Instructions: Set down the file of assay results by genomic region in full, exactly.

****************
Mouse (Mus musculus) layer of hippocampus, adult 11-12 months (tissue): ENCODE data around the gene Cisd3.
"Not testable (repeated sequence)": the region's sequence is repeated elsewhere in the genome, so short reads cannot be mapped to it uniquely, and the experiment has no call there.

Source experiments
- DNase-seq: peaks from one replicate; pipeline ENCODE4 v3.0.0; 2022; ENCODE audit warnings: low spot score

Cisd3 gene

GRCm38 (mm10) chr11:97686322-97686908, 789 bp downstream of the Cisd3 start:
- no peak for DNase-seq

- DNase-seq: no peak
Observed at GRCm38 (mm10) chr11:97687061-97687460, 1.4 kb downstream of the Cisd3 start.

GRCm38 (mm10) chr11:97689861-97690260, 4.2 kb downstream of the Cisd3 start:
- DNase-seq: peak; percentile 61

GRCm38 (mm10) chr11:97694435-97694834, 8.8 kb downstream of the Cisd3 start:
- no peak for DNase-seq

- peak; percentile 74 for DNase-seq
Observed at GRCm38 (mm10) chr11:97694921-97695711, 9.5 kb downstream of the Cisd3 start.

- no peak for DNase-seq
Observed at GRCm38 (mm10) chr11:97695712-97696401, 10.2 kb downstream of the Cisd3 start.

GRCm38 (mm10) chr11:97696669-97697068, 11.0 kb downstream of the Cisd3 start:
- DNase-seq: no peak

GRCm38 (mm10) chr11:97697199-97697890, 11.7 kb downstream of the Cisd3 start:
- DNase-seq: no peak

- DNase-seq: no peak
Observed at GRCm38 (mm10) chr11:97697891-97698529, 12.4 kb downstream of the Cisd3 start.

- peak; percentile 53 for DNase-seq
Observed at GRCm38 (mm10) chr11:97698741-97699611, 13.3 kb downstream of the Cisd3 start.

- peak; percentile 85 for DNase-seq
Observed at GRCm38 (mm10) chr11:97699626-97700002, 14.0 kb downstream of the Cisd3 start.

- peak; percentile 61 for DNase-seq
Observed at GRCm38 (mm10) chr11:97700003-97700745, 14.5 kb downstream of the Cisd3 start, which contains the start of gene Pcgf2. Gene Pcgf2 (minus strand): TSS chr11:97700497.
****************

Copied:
Mouse (Mus musculus) layer of hippocampus, adult 11-12 months (tissue): ENCODE data around the gene Cisd3.
"Not testable (repeated sequence)": the region's sequence is repeated elsewhere in the genome, so short reads cannot be mapped to it uniquely, and the experiment has no call there.

Source experiments
- DNase-seq: peaks from one replicate; pipeline ENCODE4 v3.0.0; 2022; ENCODE audit warnings: low spot score

Cisd3 gene

GRCm38 (mm10) chr11:97686322-97686908, 789 bp downstream of the Cisd3 start:
- no peak for DNase-seq

- DNase-seq: no peak
Observed at GRCm38 (mm10) chr11:97687061-97687460, 1.4 kb downstream of the Cisd3 start.

GRCm38 (mm10) chr11:97689861-97690260, 4.2 kb downstream of the Cisd3 start:
- DNase-seq: peak; percentile 61

GRCm38 (mm10) chr11:97694435-97694834, 8.8 kb downstream of the Cisd3 start:
- no peak for DNase-seq

- peak; percentile 74 for DNase-seq
Observed at GRCm38 (mm10) chr11:97694921-97695711, 9.5 kb downstream of the Cisd3 start.

- no peak for DNase-seq
Observed at GRCm38 (mm10) chr11:97695712-97696401, 10.2 kb downstream of the Cisd3 start.

GRCm38 (mm10) chr11:97696669-97697068, 11.0 kb downstream of the Cisd3 start:
- DNase-seq: no peak

GRCm38 (mm10) chr11:97697199-97697890, 11.7 kb downstream of the Cisd3 start:
- DNase-seq: no peak

- DNase-seq: no peak
Observed at GRCm38 (mm10) chr11:97697891-97698529, 12.4 kb downstream of the Cisd3 start.

- peak; percentile 53 for DNase-seq
Observed at GRCm38 (mm10) chr11:97698741-97699611, 13.3 kb downstream of the Cisd3 start.

- peak; percentile 85 for DNase-seq
Observed at GRCm38 (mm10) chr11:97699626-97700002, 14.0 kb downstream of the Cisd3 start.

- peak; percentile 61 for DNase-seq
Observed at GRCm38 (mm10) chr11:97700003-97700745, 14.5 kb downstream of the Cisd3 start, which contains the start of gene Pcgf2. Gene Pcgf2 (minus strand): TSS chr11:97700497.